Ray Bradbury Read a Poem to Space Travel

Bradbury is the last of the great generation of sci fi writers in English – I think Stanislaw Lem is still with us. He wasn’t just a brilliantly insightful writer, he was, as the clip and this poem shows, incredibly funny.

This is a transcription from a resent Open Culture post, from a symposium held at Caltech on November 12 1971 on the eve of the launch of NASA’s first Mars mission, Mariner 9. He was on the stage with Arthur C Clarke, journalist Walter Sullivan and scientists Carl Sagan and Bruce Murray.

“I don’t know what I’m doing here. I’m the least scientific person on the platform today. 9 year old boys are always finding me out.

A 10 year old boy ran up to me a few years ago

He said, are you Mr Bradbury?

I said, yes.

He said, ‘that book of you’re the Martian Chronicles, on page 92 where you have the moons of Mar s rising in the East.

I said, yes,

He said, nooo.

So I hit him. (A.C.Clarke pats him on the back) I’m damned if I’ll be bullied by a boy.

I was hoping on the last few days as we got closer to Mares and the dust cleared we’d see a lot of Martians with big signs, saying “Bradbury was right”… or even Clarke.

So I’ll keep this short cause I’d much rather listen to out scientific friends about what’s coming up this week, but every time I get a group of people trapped in a hall together like this I like to read a poem and you can’t escape me. It’s only short poem, but it shares some of the feelings and philosophy I have about space travel and why I write science fiction and why I’m intrigued by what’s happening this weekend on Mars.

“If Only We Had Taller Been”

The fence we walked between the years did bounce us serene.
It was a place half in the sky where, in the green of leaf and the promise of peach. we reached our hand and almost touched the sky.
If we could reach out and touch, we said, it would teach us not to, never to, be dead.
We ate, and almost touched that stuff;
Our reach was never quite enough
If only we had tallied then, and touched God’s cuff, his hem
We would not have to go with them, with those who had gone before
Who, short as us, stood tall as they could and hoped that by stretching tall that they could keep their land their home, their hearth, their flesh and soul.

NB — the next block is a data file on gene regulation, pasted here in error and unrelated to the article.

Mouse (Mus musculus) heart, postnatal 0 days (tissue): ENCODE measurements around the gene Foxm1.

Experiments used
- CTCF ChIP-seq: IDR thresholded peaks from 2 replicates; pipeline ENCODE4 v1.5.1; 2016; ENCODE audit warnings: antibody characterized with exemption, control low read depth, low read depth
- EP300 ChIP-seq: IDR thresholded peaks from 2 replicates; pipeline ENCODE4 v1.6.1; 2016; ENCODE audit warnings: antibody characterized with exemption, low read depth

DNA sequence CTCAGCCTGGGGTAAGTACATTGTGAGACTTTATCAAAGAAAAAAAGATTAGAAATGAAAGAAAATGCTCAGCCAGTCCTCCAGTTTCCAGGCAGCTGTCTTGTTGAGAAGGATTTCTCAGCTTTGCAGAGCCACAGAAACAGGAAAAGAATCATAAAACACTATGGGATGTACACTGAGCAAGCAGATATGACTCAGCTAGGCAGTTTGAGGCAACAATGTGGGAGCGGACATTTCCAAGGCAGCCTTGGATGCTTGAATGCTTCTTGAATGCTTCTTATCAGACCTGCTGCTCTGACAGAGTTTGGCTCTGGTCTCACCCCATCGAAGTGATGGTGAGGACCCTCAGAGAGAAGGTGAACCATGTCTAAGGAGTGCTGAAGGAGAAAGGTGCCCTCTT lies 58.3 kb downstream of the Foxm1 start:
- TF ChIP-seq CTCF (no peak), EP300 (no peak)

But they like us were standing in a hole.
Oh Thomas! Will a race one day stand really tall, across the void across the universe and all?
And measure all with rocket fire. at last put Adam’s finger forth as on the Sistine ceiling
And God’s hand come down the other way to measure man and find him good ?
And gift him with forever’s day
I work for that , for that short man, large dream
I send my rockets forth between my ears
Hoping an inch of good is worth a pound of years
Aching to hear a voice cry back across the universal mall
We’ve reached Alpha Centauri!
We’re tall!
My God! We’re tall!

 

And here’s a shot of reality from Sesame Street, with ‘Martian Radio’.

http://www.youtube.com/watch?v=z_trSIBCgF0

7 thoughts on “Ray Bradbury Read a Poem to Space Travel

    • Thanks for this. I have had so many arguments with people over the years who will not read science fiction. That poem of his showed he, like many others were great writers who happened to be drawn to the genre. and I love the idea of linking The Fall to space travel. and of standing on the shoulders of giants.

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      • I have read Science Fiction since High School, and have read my share of greats and poors. The worst was the Mission Earth Series by L. Ron Hubbard, worth for nothing but toilet fodder. No wonder he started a religion.(you can edit that out if too extreme)

        My favorites include the classic “Stranger in a Strange Land” by Heinlein, and “The Mote in God’s Eye” by Larry Niven. Recently, I’d have to give a thumbs up for all the books I’ve read by James Rollins. His ideas are highly imaginative, and they hook into yours and pull you along.

        I enjoy many science fiction short stories as they start with this great idea, and use just what is necessary to develop it.

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      • I got hooked on sci fi very early, which was great, but I sort of identify it with childhood so not really grown up though of course it is. I was really impressed with the Strugatsky brothers – nobody else seems to know of them. My local library had them and I devoured them with most of Lem.

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      • Went looking for the brothers..I see the living one claims some ideas were stolen from him for use in “Avatar”. What’s funny about that, is that he has decided to not watch the movie to see.

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    • the more I learn about Bradbury the more of a genius and a genuinely lovely person, in love with his family and his craft. Has anyone else ever read the Strugatsky brothers? I read them as a teen and it spoiled me for other literature. Probably why I am forced to write history – leaves so much for the imagination. cheers.

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